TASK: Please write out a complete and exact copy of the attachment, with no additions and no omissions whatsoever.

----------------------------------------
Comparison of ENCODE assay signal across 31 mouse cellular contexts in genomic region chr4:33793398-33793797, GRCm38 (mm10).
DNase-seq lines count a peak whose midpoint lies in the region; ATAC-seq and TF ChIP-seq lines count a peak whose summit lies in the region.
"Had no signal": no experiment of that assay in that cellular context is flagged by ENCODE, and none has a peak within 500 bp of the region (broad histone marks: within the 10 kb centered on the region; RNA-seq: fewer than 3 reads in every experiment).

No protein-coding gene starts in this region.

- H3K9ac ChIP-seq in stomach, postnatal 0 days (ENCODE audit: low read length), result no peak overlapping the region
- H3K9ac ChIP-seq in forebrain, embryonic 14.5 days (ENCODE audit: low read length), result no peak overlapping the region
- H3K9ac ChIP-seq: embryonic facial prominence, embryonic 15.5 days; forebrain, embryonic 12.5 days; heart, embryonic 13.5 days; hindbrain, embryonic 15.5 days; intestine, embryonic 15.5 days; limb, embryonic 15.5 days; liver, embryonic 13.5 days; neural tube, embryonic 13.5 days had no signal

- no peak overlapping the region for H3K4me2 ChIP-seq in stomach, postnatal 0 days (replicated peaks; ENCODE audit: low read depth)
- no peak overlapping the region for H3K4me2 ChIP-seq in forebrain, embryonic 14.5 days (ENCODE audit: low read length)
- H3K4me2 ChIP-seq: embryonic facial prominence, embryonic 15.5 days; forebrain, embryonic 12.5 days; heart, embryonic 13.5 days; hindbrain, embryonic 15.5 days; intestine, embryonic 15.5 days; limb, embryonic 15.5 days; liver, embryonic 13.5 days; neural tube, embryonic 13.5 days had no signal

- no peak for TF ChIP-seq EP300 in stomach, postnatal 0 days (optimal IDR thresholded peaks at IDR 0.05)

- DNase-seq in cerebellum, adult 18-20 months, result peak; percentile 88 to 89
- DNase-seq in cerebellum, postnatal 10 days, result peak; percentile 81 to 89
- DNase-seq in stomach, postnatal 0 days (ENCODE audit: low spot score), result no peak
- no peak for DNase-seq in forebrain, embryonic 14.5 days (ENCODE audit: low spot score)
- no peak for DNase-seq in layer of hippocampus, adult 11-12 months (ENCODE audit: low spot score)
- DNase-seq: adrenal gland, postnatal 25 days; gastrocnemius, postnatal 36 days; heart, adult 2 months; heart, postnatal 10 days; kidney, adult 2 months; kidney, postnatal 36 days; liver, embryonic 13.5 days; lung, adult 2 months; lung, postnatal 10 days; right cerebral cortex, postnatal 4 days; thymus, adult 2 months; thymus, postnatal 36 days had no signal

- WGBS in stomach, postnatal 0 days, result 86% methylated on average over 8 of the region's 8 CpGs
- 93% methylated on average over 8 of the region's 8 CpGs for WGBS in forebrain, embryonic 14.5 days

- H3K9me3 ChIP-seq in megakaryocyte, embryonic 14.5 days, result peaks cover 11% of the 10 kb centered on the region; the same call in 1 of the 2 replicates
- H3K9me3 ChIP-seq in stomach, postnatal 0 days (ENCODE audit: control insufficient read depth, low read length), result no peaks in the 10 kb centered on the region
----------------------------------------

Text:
Comparison of ENCODE assay signal across 31 mouse cellular contexts in genomic region chr4:33793398-33793797, GRCm38 (mm10).
DNase-seq lines count a peak whose midpoint lies in the region; ATAC-seq and TF ChIP-seq lines count a peak whose summit lies in the region.
"Had no signal": no experiment of that assay in that cellular context is flagged by ENCODE, and none has a peak within 500 bp of the region (broad histone marks: within the 10 kb centered on the region; RNA-seq: fewer than 3 reads in every experiment).

No protein-coding gene starts in this region.

- H3K9ac ChIP-seq in stomach, postnatal 0 days (ENCODE audit: low read length), result no peak overlapping the region
- H3K9ac ChIP-seq in forebrain, embryonic 14.5 days (ENCODE audit: low read length), result no peak overlapping the region
- H3K9ac ChIP-seq: embryonic facial prominence, embryonic 15.5 days; forebrain, embryonic 12.5 days; heart, embryonic 13.5 days; hindbrain, embryonic 15.5 days; intestine, embryonic 15.5 days; limb, embryonic 15.5 days; liver, embryonic 13.5 days; neural tube, embryonic 13.5 days had no signal

- no peak overlapping the region for H3K4me2 ChIP-seq in stomach, postnatal 0 days (replicated peaks; ENCODE audit: low read depth)
- no peak overlapping the region for H3K4me2 ChIP-seq in forebrain, embryonic 14.5 days (ENCODE audit: low read length)
- H3K4me2 ChIP-seq: embryonic facial prominence, embryonic 15.5 days; forebrain, embryonic 12.5 days; heart, embryonic 13.5 days; hindbrain, embryonic 15.5 days; intestine, embryonic 15.5 days; limb, embryonic 15.5 days; liver, embryonic 13.5 days; neural tube, embryonic 13.5 days had no signal

- no peak for TF ChIP-seq EP300 in stomach, postnatal 0 days (optimal IDR thresholded peaks at IDR 0.05)

- DNase-seq in cerebellum, adult 18-20 months, result peak; percentile 88 to 89
- DNase-seq in cerebellum, postnatal 10 days, result peak; percentile 81 to 89
- DNase-seq in stomach, postnatal 0 days (ENCODE audit: low spot score), result no peak
- no peak for DNase-seq in forebrain, embryonic 14.5 days (ENCODE audit: low spot score)
- no peak for DNase-seq in layer of hippocampus, adult 11-12 months (ENCODE audit: low spot score)
- DNase-seq: adrenal gland, postnatal 25 days; gastrocnemius, postnatal 36 days; heart, adult 2 months; heart, postnatal 10 days; kidney, adult 2 months; kidney, postnatal 36 days; liver, embryonic 13.5 days; lung, adult 2 months; lung, postnatal 10 days; right cerebral cortex, postnatal 4 days; thymus, adult 2 months; thymus, postnatal 36 days had no signal

- WGBS in stomach, postnatal 0 days, result 86% methylated on average over 8 of the region's 8 CpGs
- 93% methylated on average over 8 of the region's 8 CpGs for WGBS in forebrain, embryonic 14.5 days

- H3K9me3 ChIP-seq in megakaryocyte, embryonic 14.5 days, result peaks cover 11% of the 10 kb centered on the region; the same call in 1 of the 2 replicates
- H3K9me3 ChIP-seq in stomach, postnatal 0 days (ENCODE audit: control insufficient read depth, low read length), result no peaks in the 10 kb centered on the region